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The three phases of super

Having a basic understanding the different phases that your superannuation goes through during your life can help when it comes to working out the tax treatment of an individual’s fund and any pension they take.

While not directly related, the overall investment strategy of a fund will also tend to change as the super transitions from one phase onto the next.

The lifecycle of superannuation can be divided into three phases; accumulation phase, transition to retirement phase and pension phase.

The accumulation phase is often the longest phase super goes through, running from when an individual starts work until they reach their 50s. The key during this phase, is to save and invest in as much as possible through contributions to super. Individuals can make concessional contributions, which are subject to an annual cap of $30,000 (or $35,000 for those over the age of 49) or non-concessional contributions, which are subject to an annual cap of $180,000.

Even though it is the shortest of the phases, the transition to retirement (TTR) phase is still quite important. A TTR typically starts when an individual turns 55, but individuals can also begin a TTR pension when they reach their preservation age. A TTR allows individuals to reduce their paid working hours (therefore, ‘transitioning into retirement’) and start taking money from their super.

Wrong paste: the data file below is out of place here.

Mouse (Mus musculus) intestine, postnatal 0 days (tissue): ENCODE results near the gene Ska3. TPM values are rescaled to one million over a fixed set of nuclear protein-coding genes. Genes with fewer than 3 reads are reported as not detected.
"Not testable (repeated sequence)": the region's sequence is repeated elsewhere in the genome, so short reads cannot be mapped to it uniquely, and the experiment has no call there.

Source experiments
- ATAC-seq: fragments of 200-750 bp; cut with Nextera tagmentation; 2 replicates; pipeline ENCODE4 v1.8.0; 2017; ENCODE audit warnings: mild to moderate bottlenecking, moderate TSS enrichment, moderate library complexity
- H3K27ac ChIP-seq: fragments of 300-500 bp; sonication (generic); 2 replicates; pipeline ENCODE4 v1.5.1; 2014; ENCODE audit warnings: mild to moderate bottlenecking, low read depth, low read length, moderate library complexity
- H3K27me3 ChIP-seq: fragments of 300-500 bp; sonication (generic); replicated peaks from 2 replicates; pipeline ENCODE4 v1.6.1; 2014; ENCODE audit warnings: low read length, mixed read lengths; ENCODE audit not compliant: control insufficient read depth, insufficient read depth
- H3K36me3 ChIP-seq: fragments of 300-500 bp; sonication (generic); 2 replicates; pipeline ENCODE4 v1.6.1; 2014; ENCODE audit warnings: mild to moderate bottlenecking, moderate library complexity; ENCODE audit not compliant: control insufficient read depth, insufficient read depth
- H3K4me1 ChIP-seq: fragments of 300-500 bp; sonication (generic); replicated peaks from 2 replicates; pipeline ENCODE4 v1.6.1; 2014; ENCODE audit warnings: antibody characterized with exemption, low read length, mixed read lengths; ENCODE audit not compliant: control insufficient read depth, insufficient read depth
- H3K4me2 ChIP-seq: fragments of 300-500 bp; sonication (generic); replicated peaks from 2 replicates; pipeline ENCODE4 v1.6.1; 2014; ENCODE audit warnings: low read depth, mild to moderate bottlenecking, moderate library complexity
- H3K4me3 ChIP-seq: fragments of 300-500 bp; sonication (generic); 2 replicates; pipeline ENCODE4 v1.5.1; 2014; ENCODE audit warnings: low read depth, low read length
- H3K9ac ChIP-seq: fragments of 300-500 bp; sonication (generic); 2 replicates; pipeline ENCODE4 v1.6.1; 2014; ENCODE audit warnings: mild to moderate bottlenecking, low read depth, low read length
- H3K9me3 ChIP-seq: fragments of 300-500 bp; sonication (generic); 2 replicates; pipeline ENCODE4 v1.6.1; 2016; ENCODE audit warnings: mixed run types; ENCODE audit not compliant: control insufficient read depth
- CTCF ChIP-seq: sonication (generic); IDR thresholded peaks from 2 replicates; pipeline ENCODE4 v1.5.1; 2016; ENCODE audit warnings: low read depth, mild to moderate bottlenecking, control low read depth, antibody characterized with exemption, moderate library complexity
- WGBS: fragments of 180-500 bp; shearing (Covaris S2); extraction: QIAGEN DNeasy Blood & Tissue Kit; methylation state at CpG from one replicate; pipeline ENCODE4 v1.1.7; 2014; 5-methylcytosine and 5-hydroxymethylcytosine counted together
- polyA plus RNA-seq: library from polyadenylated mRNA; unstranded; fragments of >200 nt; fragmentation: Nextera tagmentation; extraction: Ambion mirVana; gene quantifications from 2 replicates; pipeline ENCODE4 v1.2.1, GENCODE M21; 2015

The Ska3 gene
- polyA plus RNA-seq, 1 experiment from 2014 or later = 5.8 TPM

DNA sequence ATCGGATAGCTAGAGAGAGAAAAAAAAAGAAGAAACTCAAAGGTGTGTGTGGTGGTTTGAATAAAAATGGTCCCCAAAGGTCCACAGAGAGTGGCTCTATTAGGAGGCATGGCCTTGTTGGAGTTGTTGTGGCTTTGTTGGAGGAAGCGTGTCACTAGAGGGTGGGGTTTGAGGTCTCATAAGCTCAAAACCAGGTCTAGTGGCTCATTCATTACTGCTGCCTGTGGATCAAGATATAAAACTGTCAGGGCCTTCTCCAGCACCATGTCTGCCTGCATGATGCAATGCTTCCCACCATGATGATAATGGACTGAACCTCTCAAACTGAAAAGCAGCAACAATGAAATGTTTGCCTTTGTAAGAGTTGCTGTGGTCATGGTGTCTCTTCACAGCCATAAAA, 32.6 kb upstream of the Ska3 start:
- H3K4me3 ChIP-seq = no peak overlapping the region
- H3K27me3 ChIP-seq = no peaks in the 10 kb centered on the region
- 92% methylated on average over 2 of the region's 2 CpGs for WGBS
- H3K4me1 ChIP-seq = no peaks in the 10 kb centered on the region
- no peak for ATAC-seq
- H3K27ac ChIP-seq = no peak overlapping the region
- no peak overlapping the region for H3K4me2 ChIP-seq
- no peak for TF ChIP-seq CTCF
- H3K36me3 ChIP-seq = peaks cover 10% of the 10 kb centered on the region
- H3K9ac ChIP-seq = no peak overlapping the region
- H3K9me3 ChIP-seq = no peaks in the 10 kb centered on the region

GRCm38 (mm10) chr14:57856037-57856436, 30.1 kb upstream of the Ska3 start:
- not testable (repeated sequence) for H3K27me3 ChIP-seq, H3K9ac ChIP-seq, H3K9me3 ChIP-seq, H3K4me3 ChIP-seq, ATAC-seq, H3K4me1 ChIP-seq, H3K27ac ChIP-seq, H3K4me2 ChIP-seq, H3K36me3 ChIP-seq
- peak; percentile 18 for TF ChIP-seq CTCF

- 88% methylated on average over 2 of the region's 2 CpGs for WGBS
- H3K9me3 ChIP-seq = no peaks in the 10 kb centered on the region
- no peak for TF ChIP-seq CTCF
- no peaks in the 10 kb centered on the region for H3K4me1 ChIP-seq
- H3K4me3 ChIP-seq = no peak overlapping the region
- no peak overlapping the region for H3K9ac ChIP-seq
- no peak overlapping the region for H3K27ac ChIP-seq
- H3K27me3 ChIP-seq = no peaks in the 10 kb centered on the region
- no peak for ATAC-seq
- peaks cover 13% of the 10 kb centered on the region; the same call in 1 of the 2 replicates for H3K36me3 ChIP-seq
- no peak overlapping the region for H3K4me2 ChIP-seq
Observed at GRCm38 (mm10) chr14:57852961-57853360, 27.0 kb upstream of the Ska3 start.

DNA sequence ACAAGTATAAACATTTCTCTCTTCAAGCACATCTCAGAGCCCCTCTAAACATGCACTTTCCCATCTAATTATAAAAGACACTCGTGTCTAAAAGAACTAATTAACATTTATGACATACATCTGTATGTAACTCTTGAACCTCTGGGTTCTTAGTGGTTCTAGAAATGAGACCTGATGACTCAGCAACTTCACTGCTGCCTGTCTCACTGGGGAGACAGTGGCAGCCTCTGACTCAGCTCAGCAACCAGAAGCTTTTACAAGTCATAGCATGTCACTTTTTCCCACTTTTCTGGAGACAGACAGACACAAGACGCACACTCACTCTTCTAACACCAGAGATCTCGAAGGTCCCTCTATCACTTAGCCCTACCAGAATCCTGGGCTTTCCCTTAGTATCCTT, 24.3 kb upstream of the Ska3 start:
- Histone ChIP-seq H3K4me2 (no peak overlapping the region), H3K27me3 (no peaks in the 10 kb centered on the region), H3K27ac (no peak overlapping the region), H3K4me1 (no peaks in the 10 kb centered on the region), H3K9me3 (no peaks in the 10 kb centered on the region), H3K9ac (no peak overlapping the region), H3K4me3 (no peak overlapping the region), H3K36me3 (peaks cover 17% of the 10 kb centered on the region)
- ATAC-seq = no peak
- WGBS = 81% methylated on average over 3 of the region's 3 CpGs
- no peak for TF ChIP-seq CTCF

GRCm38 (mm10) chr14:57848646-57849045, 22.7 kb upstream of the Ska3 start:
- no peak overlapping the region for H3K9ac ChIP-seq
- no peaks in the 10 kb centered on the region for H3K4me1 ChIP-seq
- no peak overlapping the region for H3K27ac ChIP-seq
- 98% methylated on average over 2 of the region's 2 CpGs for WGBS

The pension phase is when an individual has stopped accumulating and is now only withdrawing from their savings. The pension phase begins when an individual satisfies a ‘condition of release’. The main conditions of the release are:

Posted on 12 January '16 by , under Super.

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Transition to retirement

The transition to retirement (TTR) strategy allows you to access some of your super while you continue to work.

You are able to use the TTR strategy if you are aged 55 to 60. You can use it to supplement your income if you reduce your work hours or boost your super and save on tax while you keep working full time.

  • Starting a TTR pension: To start your TTR pension, transfer some of your super to an account-based pension. You have to keep some money in your super account so that you can continue to receive your employer's compulsory contributions as well as any voluntary contributions you may be making.
  • Government benefits and TTR: The benefits you or your partner receive might be impacted if you choose to opt for this strategy. How and what exactly will change might become clearer upon discussing this with a Financial Information Service (FIS) officer.
  • Life insurance and TTR: In some cases, the life insurance cover you have with your super may stop or reduce if you start a TTR pension – check this before making any decisions or changes.

TTR can help ease your mind as you transition into retirement but it can be a bit complex. Before you choose whether you want to use TTR to reduce work hours or save on tax, or even if you want to use TTR altogether, you should figure out how this will impact all aspects of your finances.

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